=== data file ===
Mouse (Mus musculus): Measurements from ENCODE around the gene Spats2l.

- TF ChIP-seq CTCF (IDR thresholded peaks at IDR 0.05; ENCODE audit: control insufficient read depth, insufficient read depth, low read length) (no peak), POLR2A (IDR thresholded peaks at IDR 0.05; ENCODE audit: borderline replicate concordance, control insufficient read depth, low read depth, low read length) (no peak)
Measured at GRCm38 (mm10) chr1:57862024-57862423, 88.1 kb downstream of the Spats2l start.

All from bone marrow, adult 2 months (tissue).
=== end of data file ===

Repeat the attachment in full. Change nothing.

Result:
Mouse (Mus musculus): Measurements from ENCODE around the gene Spats2l.

- TF ChIP-seq CTCF (IDR thresholded peaks at IDR 0.05; ENCODE audit: control insufficient read depth, insufficient read depth, low read length) (no peak), POLR2A (IDR thresholded peaks at IDR 0.05; ENCODE audit: borderline replicate concordance, control insufficient read depth, low read depth, low read length) (no peak)
Measured at GRCm38 (mm10) chr1:57862024-57862423, 88.1 kb downstream of the Spats2l start.

All from bone marrow, adult 2 months (tissue).